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DOH-Marion recognizes National Diabetes Awareness Month

By Florida Department of Health

November 01, 2022

 

Ocala, Fla. — The Florida Department of Health in Marion County recognizes November as National Diabetes Awareness Month. The Department seeks to improve education about how this disease adversely affects our community, and to promote the need for local residents to understand their status and seek medical care, if necessary.

Marion County’s annual death rate from diabetes has exceeded that of Florida as a whole each year since 2008, according to Florida Department of Health data.

The gap between the two reached the widest point in recent memory in 2020, the most recent year for which data is available. Diabetes-related deaths locally ran 53 percent above all of Florida. Overall, diabetes kills 35 of every 100,000 Marion County residents.

According to the U.S. Centers for Disease Control and Prevention, diabetes is the nation’s seventh-leading cause of death and that may be underreported. CDC estimates that 20% of American adults with diabetes don’t know they have it.

Additionally, the most recent data show that 16.8% of adults in Marion County were told at some point that they have diabetes, well above the statewide ratio of 11.7%.

Marion County also slightly outpaces the rest of Florida in terms of adults who have ever been told they are prediabetic, a condition where blood glucose levels are higher than normal but are not high enough to be diagnosed as full-blown diabetes. Marion’s most recent rate was 9.7%, compared to 9.1% for all of Florida.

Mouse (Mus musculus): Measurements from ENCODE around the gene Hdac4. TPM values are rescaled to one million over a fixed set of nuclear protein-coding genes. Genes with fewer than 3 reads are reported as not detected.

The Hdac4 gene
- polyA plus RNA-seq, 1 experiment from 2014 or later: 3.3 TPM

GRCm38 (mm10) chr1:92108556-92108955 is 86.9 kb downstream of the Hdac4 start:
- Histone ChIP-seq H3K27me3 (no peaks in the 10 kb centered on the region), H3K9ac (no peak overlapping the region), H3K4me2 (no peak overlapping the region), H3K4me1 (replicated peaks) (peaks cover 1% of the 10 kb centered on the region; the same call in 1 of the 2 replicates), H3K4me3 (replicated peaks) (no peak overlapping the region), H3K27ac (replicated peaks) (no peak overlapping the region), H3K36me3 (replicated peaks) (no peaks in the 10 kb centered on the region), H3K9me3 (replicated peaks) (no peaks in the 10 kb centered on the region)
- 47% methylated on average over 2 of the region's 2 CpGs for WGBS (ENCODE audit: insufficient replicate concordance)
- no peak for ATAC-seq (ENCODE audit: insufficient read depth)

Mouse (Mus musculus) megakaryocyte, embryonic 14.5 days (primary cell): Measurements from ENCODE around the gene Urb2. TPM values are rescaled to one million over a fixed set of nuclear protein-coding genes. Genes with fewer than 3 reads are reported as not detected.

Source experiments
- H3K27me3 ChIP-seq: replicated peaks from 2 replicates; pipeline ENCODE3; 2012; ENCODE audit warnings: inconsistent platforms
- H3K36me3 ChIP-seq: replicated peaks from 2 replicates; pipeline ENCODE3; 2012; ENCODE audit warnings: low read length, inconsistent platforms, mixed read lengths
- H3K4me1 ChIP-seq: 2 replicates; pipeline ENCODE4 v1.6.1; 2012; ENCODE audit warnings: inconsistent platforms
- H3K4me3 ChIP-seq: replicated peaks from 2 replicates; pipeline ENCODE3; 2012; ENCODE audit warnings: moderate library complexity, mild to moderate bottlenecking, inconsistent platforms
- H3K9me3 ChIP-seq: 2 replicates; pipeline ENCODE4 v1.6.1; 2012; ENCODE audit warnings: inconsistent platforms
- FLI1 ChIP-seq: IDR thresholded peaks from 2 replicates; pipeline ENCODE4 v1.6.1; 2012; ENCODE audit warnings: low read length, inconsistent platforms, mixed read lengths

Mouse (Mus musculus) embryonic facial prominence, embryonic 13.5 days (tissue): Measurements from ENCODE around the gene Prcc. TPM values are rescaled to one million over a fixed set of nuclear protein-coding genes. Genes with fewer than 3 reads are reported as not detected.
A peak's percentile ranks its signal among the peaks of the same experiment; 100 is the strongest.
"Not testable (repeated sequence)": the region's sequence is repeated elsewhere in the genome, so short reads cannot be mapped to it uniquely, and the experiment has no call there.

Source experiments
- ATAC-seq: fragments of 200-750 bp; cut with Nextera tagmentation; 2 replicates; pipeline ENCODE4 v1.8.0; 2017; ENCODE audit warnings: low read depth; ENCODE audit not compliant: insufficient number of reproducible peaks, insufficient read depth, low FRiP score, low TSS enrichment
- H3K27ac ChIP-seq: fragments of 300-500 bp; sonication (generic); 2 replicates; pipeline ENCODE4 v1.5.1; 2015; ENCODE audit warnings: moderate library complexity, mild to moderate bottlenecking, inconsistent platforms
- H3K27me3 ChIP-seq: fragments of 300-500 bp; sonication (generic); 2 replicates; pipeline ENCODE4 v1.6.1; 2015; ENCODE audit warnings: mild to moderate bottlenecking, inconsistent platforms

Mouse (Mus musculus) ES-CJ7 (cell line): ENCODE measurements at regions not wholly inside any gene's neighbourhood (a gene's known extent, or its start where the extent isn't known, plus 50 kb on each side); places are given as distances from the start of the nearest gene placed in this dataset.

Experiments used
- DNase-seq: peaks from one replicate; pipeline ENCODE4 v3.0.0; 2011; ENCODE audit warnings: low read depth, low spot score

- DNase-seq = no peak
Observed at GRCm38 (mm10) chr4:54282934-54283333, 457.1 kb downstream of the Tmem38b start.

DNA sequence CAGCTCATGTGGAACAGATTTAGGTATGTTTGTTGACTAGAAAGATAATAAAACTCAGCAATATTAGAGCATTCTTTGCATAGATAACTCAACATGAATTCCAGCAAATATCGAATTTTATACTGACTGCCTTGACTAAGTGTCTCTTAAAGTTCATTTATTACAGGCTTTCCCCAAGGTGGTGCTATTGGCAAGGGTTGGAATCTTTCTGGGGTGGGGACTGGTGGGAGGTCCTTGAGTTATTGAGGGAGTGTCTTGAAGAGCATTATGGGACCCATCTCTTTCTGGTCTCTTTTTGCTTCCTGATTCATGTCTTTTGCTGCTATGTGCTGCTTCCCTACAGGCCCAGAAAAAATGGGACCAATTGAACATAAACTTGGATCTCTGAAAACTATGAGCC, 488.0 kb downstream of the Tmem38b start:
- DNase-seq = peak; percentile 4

The first step to avoid or overcome diabetes is knowing your status. County residents may assess their personal risk by taking our quick online test at marion.floridahealth.gov, or one given by the American Diabetes Association at diabetes.org.

Left untreated, diabetes can increase one’s risk of stroke, high blood pressure and heart disease. If not treated, the disease can also cause blindness, increase the risk of contracting infections, lead to nerve damage, or instigate foot problems by damaging the body’s circulatory system.

The good news is that diabetes can be managed through a combination of diet, exercise, and, if necessary, medication.

As noted, you must first understand your status. One-third of American adults are considered prediabetic, and more than 80% of them don’t know they have the condition, the CDC reports.

If an exam reveals that you are prediabetic or diabetic, consult with your healthcare provider about a course of action to keep it in check.

You can also learn more about diabetes by attending classes through DOH-Marion’s Diabetes Empowerment and Education Program, a six-week series that helps participants better understand their condition and self-care. The next class is scheduled for early in 2023. Check our website for more information about this program.

Diabetes can be deadly, but only if it’s undiagnosed and untreated.

About the Florida Department of Health

The Department, nationally accredited by the Public Health Accreditation Board, works to protect, promote and improve the health of all people in Florida through integrated state, county and community efforts. Follow us on Facebook, Instagram and Twitter at @HealthyFla. For more information about the Florida Department of Health please visit www.FloridaHealth.gov.